Bruce figured he could tap into the signal that the fire alarms on the buildings sent out to the fire department, as they were set off. When he started in on that particular undertaking, he soon discovered the critical flaw in his plan.

Only two of the buildings, out of the sixteen total inhabited buildings on that street, had a working fire alarm. Neither of those two fire alarms was anything more than a bell on a wall on every other floor.

Bruce had made a mental note to look into the building inspectors that were assigned to this area of Gotham. He hadn't gotten quite that far in his investigation of the fires yet. Bruce had to spend an extensive amount of time setting up his own system of fire detection.

In all sixteen buildings.

The line on Bruce's phone clicked live, and the operator's cool voice came in clear.

“Nine one one. Please state the nature of your emergency.”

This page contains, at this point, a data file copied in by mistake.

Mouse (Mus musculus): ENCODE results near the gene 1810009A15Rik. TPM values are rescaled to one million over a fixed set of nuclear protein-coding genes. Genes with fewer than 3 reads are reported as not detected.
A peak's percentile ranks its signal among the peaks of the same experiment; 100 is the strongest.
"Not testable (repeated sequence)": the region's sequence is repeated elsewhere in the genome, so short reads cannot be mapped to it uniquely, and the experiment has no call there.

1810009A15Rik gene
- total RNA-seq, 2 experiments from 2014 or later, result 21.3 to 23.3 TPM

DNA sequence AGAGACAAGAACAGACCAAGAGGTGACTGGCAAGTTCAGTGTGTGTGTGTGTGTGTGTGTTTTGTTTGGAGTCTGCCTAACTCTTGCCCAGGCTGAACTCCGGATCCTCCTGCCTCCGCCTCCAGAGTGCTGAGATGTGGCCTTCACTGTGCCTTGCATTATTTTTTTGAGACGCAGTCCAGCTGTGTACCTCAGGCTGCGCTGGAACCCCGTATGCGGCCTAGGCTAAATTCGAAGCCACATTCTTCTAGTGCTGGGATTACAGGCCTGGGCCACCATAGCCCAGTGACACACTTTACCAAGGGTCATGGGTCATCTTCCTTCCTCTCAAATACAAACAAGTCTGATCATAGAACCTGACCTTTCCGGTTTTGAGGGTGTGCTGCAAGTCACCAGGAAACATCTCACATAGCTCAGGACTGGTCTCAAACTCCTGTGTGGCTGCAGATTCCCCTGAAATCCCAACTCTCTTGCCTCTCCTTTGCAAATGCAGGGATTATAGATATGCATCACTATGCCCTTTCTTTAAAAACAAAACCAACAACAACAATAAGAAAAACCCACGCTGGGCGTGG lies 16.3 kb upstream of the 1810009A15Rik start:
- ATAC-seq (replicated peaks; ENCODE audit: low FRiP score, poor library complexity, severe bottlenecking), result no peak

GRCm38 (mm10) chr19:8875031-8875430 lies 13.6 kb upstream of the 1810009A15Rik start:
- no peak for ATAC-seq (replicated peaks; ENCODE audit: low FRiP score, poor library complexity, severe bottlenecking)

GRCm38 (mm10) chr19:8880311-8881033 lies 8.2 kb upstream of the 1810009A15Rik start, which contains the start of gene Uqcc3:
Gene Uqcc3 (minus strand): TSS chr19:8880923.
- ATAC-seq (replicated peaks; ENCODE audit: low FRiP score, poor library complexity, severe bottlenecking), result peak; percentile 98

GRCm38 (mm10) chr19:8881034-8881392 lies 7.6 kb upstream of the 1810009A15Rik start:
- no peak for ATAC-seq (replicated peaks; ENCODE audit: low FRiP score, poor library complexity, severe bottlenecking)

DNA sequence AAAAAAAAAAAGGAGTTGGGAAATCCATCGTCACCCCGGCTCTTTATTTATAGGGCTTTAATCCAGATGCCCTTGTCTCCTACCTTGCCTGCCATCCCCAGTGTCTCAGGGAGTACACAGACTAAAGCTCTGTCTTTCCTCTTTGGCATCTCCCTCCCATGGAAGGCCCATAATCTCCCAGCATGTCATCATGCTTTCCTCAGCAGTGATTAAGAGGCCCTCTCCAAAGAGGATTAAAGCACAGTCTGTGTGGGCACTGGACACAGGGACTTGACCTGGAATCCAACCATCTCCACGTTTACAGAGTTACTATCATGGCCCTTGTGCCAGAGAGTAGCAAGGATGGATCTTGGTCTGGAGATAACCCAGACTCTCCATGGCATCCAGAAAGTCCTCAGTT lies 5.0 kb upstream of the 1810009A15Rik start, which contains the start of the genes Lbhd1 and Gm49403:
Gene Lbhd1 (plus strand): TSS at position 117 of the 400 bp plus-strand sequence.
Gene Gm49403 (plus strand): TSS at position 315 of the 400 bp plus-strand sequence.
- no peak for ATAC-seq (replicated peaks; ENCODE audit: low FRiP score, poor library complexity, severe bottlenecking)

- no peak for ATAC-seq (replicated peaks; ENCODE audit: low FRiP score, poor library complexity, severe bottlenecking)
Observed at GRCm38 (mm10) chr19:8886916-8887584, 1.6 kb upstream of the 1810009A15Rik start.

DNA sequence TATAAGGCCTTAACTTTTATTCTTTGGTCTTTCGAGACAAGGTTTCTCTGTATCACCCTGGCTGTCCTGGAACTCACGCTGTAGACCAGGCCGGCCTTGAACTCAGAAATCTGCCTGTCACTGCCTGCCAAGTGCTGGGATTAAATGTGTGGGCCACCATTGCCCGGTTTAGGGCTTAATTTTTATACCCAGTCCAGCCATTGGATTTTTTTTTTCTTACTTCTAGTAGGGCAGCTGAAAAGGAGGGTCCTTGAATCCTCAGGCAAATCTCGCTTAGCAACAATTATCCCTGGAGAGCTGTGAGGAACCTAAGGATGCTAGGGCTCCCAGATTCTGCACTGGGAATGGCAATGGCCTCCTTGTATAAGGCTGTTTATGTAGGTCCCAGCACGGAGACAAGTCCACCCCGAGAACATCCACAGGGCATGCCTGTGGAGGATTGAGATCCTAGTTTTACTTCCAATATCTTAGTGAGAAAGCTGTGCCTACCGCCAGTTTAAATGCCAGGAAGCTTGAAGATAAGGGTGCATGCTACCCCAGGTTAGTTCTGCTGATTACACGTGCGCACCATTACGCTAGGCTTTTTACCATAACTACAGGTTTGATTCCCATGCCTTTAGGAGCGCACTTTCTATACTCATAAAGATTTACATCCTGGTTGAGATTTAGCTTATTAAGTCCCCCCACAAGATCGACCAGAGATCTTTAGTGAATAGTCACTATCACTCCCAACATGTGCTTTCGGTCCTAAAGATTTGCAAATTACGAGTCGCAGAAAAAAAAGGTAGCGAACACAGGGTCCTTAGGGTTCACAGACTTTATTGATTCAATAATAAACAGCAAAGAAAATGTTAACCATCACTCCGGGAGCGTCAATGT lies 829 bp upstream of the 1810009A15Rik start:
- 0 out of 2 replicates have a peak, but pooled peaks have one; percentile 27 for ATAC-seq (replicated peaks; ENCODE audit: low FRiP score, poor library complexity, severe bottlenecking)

Bruce did his best to disguise his voice as he reported the fire and asked for immediate assistance. He cut the line when the operator began asking for his personal details.

Bruce could feel Alfred's concerned, and slightly disapproving, gaze on the back of his head. Bruce couldn't bring himself to turn and face Alfred.

He didn't know what he would say, what he could say, to make any of this alright. Or even some level of acceptable.

Bruce just took a deep breath, and walked over to his work bench. He pulled on a heavy, canvas winter coat with a thick wool lining. The coat was cheap, but effective against the December chill of Gotham City. Then Bruce grabbed a black knit cap, and pulled down low over his forehead. He traded the work gloves he had tucked into the waist band of his sweats for a pair of leather driving gloves.

Bruce ran his eyes over the rack that held the key rings for all of the cars in this garage. He grabbed the set for the late model, dark blue, Honda Civic Bruce had bought the week before. He had needed something small and anonymous to drive while he installed his equipment in the buildings on Tenth.